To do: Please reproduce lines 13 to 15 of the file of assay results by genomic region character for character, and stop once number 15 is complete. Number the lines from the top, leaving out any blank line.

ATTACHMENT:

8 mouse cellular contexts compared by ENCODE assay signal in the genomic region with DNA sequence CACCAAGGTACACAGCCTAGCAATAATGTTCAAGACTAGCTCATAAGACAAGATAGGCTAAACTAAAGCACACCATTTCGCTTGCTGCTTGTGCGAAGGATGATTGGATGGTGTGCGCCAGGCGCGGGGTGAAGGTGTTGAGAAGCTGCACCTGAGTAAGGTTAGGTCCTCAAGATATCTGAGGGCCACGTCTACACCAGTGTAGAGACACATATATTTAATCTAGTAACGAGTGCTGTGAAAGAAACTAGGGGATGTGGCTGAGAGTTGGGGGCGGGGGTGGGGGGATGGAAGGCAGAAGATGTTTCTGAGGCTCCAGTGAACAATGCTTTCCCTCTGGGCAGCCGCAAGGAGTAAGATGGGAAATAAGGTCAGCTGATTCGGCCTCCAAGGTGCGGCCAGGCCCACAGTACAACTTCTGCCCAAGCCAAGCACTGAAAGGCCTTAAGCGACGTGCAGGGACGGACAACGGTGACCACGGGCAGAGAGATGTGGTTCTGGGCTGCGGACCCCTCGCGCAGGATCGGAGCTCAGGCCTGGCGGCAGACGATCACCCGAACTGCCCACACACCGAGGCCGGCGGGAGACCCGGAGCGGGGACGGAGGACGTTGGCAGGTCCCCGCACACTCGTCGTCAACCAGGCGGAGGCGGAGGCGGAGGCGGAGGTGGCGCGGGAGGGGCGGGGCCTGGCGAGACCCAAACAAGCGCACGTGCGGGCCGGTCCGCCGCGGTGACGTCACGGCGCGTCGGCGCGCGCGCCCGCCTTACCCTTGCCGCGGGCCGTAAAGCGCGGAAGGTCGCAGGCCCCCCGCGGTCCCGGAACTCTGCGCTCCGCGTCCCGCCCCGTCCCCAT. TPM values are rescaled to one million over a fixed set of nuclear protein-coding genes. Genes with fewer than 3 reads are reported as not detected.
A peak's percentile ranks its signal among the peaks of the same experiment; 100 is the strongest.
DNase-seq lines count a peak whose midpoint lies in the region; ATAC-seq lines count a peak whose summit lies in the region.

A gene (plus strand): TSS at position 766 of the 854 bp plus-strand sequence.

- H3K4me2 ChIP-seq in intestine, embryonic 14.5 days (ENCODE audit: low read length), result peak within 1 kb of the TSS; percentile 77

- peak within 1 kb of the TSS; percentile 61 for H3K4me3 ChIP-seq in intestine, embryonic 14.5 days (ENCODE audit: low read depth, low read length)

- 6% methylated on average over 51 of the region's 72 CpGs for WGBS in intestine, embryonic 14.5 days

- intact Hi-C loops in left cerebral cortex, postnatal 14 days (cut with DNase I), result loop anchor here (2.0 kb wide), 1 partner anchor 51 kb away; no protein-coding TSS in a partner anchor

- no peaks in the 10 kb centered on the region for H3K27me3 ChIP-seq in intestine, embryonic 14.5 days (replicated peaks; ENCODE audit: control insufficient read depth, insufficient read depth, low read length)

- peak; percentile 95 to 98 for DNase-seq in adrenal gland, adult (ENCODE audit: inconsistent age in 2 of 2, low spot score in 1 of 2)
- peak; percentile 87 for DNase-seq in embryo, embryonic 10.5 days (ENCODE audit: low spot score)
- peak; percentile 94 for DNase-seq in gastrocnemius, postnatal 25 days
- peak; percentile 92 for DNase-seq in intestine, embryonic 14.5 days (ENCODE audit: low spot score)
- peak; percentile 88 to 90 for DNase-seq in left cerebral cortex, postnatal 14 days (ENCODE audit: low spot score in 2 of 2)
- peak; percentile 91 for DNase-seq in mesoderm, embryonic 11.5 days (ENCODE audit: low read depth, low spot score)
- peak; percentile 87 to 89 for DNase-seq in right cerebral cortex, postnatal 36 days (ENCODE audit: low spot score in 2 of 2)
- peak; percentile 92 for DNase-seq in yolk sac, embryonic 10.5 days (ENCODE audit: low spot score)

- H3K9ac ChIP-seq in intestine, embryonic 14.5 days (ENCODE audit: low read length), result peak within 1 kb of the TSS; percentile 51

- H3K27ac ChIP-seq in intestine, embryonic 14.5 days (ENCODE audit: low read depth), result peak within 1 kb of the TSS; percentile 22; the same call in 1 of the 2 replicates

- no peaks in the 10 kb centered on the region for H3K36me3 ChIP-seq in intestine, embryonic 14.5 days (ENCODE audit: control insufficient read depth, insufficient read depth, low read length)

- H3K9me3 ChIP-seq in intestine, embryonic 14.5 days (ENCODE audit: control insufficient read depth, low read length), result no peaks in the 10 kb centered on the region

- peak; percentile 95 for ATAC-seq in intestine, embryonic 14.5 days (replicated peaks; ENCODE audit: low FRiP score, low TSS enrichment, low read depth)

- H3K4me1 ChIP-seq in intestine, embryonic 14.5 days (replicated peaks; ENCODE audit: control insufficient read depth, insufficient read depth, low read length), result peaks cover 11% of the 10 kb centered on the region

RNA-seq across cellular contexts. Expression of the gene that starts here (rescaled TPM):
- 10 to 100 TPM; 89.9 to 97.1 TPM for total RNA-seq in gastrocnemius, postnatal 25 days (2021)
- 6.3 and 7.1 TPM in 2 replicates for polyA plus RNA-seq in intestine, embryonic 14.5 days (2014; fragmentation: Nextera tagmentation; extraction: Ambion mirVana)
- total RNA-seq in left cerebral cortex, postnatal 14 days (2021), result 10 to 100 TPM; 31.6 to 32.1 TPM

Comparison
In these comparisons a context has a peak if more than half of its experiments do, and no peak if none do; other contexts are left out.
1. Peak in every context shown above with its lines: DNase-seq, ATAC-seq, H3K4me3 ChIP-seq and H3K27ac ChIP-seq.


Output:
- peak; percentile 92 for DNase-seq in intestine, embryonic 14.5 days (ENCODE audit: low spot score)
- peak; percentile 88 to 90 for DNase-seq in left cerebral cortex, postnatal 14 days (ENCODE audit: low spot score in 2 of 2)
- peak; percentile 91 for DNase-seq in mesoderm, embryonic 11.5 days (ENCODE audit: low read depth, low spot score)